How to Start an Email: 6 Professional Greetings to Use (Plus 5 to Avoid) Image

In business and in life, good communication is critical. But with so much of our daily interactions now taking place online, it’s more important than ever that you choose the right words.

If you want to make a strong first impression, you’ll want to start your work emails off right.

Review the best email introductions below to avoid any awkward blunders, then check out the best professional email sign-offs and 9 tips for getting better responses.

How to Start an Email Professionally

Below are 6 greetings you can use in your professional emails or workplace correspondence.

All are safe to use in most situations, but some are more formal than others, so use your judgment and consider your audience when deciding which greeting to use.

1. Hi [Name],

If you want an email greeting that’s a safe bet for virtually any situation, Hi [Name] should do the trick. It’s direct and friendly enough that it makes the message seem more personal.

Although it leans on the informal side, you can always make it a bit more formal by exchanging “Hi” with “Hello” (see #2 below) and using a prefix (Mr./Ms.) with the recipient’s last name.

2. Hello or Hello [Name],

“Hello” is usually the most appropriate greeting if you don’t know the recipient’s name (though you should make sure you’ve done all you can to find it).

“Hello” or “Hello [Name]” is one step above “Hi” on the formality ladder, but one lower than “Dear,” making this versatile greeting a happy medium for more professional correspondence.

3. Dear [Name],

“Dear” followed by the recipient’s name is the most appropriate greeting for formal business emails and cover letters.

If you’re going to use a prefix, it’s usually best to avoid those that imply a person’s marital status: stick with Mr./Ms. over Mrs./Miss, even if you think you know the recipient’s status.

4. Hi there,

“Hi there” is friendly and a bit more relaxed than “hello,” so it’s best to save these for your more informal work emails.

It can also be used if you really can’t find the recipient’s name, or if you already know the recipient and have contacted them before.

5. Hello all or Hi everyone

“Hello all” and “hi everyone” are both acceptable if you’re addressing a group of multiple recipients.

The former is usually more appropriate for formal situations, while the latter is more casual.

6. Greetings

This is another good alternative if you don’t know your recipient’s name, though it also falls on the more formal end of the spectrum, so use it accordingly.

Email Intros to Avoid

Below are 5 email greetings that you should avoid in your professional emails, either for their informality or lack of personalization.

1. [No Greeting]

If this is your first email within a thread or conversation, you should absolutely be using some sort of introduction.

Failing to do so seems abrupt, impersonal, and stiff. Using a simple “hello” (even if you can’t find the recipient’s name anywhere after searching) will help you to come across as friendlier, thereby increasing your chances of getting a response.

2. To Whom It May Concern

As with cover letters and resumes, it’s always important to do what you can to find your recipient’s name, or at the very least their title/position.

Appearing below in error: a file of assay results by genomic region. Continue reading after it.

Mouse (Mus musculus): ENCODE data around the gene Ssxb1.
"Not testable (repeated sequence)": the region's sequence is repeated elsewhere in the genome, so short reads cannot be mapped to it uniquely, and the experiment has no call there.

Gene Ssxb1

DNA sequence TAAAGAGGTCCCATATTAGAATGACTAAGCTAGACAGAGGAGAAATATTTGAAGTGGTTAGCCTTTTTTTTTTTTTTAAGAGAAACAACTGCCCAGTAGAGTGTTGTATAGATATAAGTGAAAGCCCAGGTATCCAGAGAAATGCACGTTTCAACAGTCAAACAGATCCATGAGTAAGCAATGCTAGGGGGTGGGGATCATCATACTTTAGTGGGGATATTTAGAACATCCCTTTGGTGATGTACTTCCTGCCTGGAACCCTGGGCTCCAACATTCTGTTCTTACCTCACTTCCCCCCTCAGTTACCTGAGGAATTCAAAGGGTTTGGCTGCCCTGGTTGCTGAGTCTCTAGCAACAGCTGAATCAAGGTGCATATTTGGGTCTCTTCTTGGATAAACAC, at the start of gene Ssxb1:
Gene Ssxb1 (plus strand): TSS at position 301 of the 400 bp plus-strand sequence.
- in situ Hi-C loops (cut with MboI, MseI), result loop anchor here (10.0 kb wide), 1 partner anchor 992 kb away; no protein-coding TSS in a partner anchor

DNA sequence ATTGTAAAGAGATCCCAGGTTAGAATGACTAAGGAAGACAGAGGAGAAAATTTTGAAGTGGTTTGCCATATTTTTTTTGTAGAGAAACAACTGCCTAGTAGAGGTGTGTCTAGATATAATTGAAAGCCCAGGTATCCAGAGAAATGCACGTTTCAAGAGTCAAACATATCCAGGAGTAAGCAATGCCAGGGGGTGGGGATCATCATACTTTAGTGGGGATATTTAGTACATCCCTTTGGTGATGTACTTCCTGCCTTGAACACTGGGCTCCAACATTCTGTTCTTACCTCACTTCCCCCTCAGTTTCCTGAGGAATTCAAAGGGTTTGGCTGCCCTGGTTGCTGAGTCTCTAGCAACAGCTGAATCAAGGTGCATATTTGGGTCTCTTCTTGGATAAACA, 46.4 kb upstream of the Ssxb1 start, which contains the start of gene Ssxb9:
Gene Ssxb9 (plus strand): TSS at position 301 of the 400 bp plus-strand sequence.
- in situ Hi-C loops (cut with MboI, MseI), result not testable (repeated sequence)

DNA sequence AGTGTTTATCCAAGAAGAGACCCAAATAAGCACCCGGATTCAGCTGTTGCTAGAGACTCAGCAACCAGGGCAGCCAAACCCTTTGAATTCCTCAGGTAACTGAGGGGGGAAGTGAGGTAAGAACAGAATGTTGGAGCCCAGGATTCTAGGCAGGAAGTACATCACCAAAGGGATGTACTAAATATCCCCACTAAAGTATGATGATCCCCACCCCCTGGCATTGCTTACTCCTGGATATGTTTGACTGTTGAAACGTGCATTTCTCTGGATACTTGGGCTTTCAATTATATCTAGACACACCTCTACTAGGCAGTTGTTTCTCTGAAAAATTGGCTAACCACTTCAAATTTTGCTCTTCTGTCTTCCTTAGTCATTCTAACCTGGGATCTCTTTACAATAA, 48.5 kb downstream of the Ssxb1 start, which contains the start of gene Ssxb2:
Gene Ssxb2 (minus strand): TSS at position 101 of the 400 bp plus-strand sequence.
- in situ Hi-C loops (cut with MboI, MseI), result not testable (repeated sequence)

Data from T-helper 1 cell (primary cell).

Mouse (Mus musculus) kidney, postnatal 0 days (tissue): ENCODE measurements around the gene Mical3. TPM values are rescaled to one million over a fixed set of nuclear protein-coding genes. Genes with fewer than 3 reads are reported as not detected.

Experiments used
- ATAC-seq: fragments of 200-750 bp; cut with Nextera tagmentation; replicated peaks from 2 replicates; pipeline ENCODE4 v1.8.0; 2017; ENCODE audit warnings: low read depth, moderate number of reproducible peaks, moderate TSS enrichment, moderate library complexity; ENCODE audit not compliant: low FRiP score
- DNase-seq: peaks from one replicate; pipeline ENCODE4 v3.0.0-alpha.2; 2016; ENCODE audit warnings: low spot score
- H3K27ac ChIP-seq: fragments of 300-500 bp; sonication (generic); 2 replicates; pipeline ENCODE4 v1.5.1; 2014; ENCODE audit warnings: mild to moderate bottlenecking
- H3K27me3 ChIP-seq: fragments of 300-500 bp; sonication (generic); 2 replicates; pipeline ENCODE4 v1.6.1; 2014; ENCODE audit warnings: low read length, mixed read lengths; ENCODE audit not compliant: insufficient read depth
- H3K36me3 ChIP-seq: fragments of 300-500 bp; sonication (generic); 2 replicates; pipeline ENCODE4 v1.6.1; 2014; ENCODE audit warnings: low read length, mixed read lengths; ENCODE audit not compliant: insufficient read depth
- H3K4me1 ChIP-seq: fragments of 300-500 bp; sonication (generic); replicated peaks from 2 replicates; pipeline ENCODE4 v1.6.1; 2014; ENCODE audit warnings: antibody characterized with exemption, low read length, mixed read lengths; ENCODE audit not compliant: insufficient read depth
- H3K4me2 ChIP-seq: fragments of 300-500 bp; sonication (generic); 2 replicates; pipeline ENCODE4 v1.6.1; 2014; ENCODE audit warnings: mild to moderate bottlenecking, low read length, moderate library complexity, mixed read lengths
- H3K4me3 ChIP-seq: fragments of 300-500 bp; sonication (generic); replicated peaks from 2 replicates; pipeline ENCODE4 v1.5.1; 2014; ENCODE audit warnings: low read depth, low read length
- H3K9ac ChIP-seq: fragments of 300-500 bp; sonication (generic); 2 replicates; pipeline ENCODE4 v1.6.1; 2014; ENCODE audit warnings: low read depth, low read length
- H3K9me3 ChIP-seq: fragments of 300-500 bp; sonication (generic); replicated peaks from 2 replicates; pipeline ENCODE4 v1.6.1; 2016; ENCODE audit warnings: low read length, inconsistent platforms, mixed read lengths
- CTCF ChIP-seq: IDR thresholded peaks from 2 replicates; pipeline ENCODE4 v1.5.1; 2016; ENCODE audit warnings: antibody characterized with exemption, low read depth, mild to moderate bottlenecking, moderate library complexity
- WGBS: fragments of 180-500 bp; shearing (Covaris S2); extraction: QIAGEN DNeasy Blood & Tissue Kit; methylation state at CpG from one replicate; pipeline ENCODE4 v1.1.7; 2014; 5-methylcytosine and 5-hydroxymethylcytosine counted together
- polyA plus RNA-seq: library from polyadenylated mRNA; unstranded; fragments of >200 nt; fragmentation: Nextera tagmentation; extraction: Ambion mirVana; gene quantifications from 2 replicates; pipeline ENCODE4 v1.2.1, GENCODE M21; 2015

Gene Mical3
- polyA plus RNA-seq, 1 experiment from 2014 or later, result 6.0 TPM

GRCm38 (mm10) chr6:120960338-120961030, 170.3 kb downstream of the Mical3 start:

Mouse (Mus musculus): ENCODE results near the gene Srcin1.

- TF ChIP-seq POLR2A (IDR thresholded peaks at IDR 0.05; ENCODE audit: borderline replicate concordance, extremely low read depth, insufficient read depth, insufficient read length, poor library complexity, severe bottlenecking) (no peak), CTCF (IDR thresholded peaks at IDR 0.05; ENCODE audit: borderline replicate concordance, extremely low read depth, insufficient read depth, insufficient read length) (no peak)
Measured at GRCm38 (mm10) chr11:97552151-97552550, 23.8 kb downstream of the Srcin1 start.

“To whom it may concern” feels very impersonal, and if the recipient doesn’t feel that your message concerns them, then your email is likely to be ignored or sent to the trash.

3. Dear Sir or Dear Madam

Neither “Dear Sir” nor “Dear Madam” cover the fact that you don’t know your recipient’s name, so you might as well choose a greeting that’s less stuffy and awkward (and doesn’t make your recipient feel old as dirt).

Opt for “Hello [Name]” or “Dear [Name] if you do have a name for the recipient, and “Hello” or “Greetings” if you don’t.

4. [Misspelled Name]

Lots of people tend to get pretty peeved when their name is spelled (though I’m not one of them, since I’ve seen about 3,874 variations of my name since the 1st grade).

But it’s not just the fact that your recipient might be offended. If you managed to track down their name, you really have no excuses for spelling it incorrectly, so be sure to double check—lest you want to come across as careless or hasty.

5. Exclamation Points

Adding an exclamation point (or worse—points) after your greeting, like “Hi Mark!!” or “Hello Sam!!” can startle your recipient and make everything seem more urgent than it is (besides the fact that it’s obnoxious).

Of course, you might be particularly close with a colleague and have something exciting to tell them, in which case they might not mind a “Hi Matt!!” But you’ll have to be the judge on that one.

Start Your Message on the Right Note

When sending a professional email, you’ll need to start your message on the right note if you want to get a prompt reply.

Always consider your audience when deciding to opt for a more formal or informal greeting. While it might seem like a small detail, the right greeting can make a world of difference.

What’s your favorite email greeting? Share it with us in the comments below.

 

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Kaelyn Barron

As a blog writer for TCK Publishing, Kaelyn loves crafting fun and helpful content for writers, readers, and creative minds alike. She has a degree in International Affairs with a minor in Italian Studies, but her true passion has always been writing. Working from home allows her to do even more of the things she loves, like traveling, cooking, and spending time with her family.